[page break]
During a brief lull, Bob called each member of the crew to ascertain if they were o.k. sending Mick, our wireless operator down the fuselage to assess the damage, and to see if I was o.k. He said I had sounded funny on the intercom, and Mick discovered that my oxygen hose had been severed. Bob dropped us down to about 12000 ft, and I was soon feeling better. Fortunately we were in a lull, and were soon heading for home.
Searchlights had been constantly searching the sky looking for us and other bombers, and all in all it seemed so unreal. There was considerable damage done to us from the fighter and ack ack guns, and on landing back at base we all realized [sic] how lucky we had been. The cannon shells had luckily missed our vital controls, but my turret doors were peppered with shrapnel pieces, and the side pan-els were damaged. The tail units were holed in a few places with canon shells. One stream of shells had ripped through the aircraft missing the Mid-upper turret by inches, causing the mid-upper to comment that he was obviously the target, being so important! Luckily the shells had not exploded, going straight through.
Landing back at base, and getting to our dispersal point, we managed to force the damaged rear door open, with the help of ground staff, to enable us to get out. Engines off, and repairs were under way almost immediately.
I was at a loss as to why we had been hit so many times by fighter cannon shells, and wondered whether our tactics were working, and where I had gone wrong. Talking things over with the crew, after we were through interrogation, it emerged that maybe we gunners were opening fire too late on the enemy, through trying to get them in our sights, as this was extremely difficult, especially with the target aircraft being so small, and their speed, and darkness, and with our aircraft twisting and diving as I called the skipper to take evasive action. The next day, we all got together in our room, to discuss what had happened during this our first operation. Studying our graphs, Bob and I devised a new tactic of spraying the area the fighter would fly into, and hoping for more hits on the enemy. The enemy fighters with fixed guns had to fly straight and level to get us in their sights that made them such a small target for our guns. The rest of the crew went through their various recollections of what had happened, and it was with renewed spirits that we looked at each other, and were indeed a crew. On the 7th of October I was admitted to Ely hospital suffering from the after effects of bruises, and lack of oxygen. I had found it painful to take deep breaths, and was quite sore bodily. I should have reported sick earlier on, but as bad weather set in, we were attending lectures etc. I spent from the 7th of October, until the 2nd of November 1943 in hospital recovering.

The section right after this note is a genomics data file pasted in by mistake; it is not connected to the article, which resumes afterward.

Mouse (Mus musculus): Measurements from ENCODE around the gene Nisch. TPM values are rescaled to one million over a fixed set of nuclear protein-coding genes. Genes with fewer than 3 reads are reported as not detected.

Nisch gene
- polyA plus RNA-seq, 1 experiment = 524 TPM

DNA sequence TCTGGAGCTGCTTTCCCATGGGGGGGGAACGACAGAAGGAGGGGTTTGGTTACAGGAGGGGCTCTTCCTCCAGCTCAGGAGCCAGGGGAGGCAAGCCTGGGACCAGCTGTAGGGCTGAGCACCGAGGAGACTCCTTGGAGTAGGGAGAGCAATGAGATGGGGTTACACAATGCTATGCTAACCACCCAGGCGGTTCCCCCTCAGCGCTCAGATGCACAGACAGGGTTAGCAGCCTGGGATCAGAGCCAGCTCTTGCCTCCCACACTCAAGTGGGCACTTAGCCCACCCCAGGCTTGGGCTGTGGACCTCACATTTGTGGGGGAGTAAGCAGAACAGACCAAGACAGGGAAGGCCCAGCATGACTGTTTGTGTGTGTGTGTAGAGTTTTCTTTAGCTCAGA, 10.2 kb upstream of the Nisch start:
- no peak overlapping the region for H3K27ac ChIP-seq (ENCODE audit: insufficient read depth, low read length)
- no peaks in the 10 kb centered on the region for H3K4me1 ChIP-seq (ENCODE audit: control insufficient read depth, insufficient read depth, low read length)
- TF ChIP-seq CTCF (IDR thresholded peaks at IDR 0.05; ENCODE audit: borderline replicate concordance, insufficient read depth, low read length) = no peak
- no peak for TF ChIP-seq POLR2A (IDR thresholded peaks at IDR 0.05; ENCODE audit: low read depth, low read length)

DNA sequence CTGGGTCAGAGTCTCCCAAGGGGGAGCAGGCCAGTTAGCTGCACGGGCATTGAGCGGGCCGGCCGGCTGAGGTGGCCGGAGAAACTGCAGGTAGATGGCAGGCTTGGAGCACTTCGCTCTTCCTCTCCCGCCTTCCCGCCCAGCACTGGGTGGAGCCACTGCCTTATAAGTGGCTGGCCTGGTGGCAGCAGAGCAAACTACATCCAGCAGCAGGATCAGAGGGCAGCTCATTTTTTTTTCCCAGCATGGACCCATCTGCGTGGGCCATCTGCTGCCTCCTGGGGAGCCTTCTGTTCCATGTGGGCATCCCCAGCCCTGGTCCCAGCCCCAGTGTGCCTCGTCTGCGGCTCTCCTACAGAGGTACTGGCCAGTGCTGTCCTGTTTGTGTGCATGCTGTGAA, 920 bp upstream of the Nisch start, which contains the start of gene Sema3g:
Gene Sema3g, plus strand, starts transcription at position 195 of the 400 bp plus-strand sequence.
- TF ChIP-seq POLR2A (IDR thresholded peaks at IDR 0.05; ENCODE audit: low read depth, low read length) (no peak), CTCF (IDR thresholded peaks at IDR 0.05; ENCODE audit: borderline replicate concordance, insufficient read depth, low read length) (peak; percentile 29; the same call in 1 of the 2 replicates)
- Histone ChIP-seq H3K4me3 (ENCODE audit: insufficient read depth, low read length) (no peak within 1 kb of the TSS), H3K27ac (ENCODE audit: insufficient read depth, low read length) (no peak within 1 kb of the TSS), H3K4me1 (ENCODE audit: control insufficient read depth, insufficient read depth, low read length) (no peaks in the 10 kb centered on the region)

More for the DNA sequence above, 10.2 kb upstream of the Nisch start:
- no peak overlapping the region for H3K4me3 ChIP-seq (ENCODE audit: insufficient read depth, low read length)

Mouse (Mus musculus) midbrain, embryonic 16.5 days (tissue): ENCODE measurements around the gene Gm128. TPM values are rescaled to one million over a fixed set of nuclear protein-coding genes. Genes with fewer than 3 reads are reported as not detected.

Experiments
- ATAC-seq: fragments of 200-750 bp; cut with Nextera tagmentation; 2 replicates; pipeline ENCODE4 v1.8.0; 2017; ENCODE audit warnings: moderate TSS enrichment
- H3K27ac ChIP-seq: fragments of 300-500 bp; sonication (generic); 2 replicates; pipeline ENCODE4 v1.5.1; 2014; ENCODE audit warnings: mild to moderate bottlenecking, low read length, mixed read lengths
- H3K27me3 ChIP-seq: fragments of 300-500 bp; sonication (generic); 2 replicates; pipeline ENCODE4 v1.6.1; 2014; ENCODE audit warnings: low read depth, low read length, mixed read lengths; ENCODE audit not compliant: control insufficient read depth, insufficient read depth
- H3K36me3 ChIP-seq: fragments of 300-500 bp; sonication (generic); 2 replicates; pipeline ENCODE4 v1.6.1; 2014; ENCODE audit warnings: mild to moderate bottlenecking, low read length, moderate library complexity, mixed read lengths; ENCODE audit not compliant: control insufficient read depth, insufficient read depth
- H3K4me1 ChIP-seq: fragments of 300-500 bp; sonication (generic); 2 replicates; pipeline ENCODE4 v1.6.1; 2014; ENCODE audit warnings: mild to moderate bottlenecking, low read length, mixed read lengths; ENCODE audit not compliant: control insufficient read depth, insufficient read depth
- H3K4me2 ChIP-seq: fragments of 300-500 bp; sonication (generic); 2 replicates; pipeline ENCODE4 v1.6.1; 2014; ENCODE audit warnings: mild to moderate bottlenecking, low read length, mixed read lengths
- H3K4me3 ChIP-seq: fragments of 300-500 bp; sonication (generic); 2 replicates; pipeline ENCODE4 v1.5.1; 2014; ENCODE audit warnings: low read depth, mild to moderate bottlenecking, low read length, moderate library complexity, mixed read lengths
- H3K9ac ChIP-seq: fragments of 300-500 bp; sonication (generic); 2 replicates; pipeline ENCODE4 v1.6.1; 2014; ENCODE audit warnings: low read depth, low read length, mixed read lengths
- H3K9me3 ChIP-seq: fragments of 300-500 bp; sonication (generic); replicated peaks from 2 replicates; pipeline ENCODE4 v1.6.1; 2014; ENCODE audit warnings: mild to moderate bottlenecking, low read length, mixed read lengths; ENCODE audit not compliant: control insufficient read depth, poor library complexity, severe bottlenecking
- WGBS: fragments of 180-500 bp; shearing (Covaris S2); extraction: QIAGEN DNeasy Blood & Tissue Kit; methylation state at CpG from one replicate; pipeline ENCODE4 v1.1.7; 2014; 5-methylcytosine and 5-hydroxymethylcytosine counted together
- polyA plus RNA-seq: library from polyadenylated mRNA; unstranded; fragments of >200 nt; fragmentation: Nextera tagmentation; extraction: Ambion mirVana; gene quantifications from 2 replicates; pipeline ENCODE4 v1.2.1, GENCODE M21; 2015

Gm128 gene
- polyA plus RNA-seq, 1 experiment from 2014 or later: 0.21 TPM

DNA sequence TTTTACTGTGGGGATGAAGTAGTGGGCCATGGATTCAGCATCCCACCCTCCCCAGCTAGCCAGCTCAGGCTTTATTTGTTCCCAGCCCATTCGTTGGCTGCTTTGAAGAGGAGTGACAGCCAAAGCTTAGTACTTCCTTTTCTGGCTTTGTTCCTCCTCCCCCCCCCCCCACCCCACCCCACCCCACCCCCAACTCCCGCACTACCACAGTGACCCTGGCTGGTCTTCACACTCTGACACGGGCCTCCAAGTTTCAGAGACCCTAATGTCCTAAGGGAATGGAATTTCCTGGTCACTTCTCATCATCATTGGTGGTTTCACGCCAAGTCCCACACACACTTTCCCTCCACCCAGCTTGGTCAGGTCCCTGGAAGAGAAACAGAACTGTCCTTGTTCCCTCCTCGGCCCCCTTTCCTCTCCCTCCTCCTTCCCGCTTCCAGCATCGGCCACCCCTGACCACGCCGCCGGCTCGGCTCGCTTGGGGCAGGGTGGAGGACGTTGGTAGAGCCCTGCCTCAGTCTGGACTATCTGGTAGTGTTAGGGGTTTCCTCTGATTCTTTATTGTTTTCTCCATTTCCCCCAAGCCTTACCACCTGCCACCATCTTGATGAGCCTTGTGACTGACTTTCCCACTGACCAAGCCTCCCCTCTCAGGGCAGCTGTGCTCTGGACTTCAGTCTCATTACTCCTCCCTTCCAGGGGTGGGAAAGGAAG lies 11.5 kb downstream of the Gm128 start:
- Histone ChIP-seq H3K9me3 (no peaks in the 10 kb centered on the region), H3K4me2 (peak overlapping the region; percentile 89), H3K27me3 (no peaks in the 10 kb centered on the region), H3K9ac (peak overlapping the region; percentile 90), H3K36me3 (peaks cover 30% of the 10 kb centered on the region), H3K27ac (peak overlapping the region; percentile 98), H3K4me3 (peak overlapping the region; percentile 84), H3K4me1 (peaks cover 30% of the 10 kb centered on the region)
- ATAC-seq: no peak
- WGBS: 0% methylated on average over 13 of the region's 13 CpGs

Bob had insisted with the Squadron commander that he would not accept another permanent rear gunner take my place, but would wait my return from hospital.
On my discharge from hospital, I was pronounced fit to fly, and I re-joined my crew on November the 2nd. 1943.
I spent a couple of hours that afternoon checking, and sitting in my turret and getting the feel of things again, as I admit I was feeling quite nervous. “Y” Yorker had been extensively repaired, and had been air tested the day before my return. My crew had done a few sorties during my absence with different rear-gunners, on different aircraft, causing me a lot of anxiety, and were all delighted at my return, bantering me and accusing me of sneaking off for a holiday, and deserting the crew, with the stern admonishment from Fred, the nav/bomb aimer, that a repeat would not be tolerated.
We are on ops. on November the 3rd. 1943. But that is another story. Cologne was the target.
The crew comprised of,
Pilot. Sgt Mclean, Navigator, P.O. Hunting. Nav/Bomb aimer, Sgt Whybrow. Flight Engineer Sgt Burn. Wireless Operator, Sgt Wenham. Mid-upper gunner Sgt Mortimer. Rear Gunner, Sgt Harrison.
Copy right. Joseph Stanley Harrison D.F.C. Lo Honour.
[signature of Joseph Harrison, DFC. LoH]



Joe Harrison, “Ops are on. Maximum effort,” IBCC Digital Archive, accessed July 15, 2024, https://ibccdigitalarchive.lincoln.ac.uk/omeka/collections/document/17867.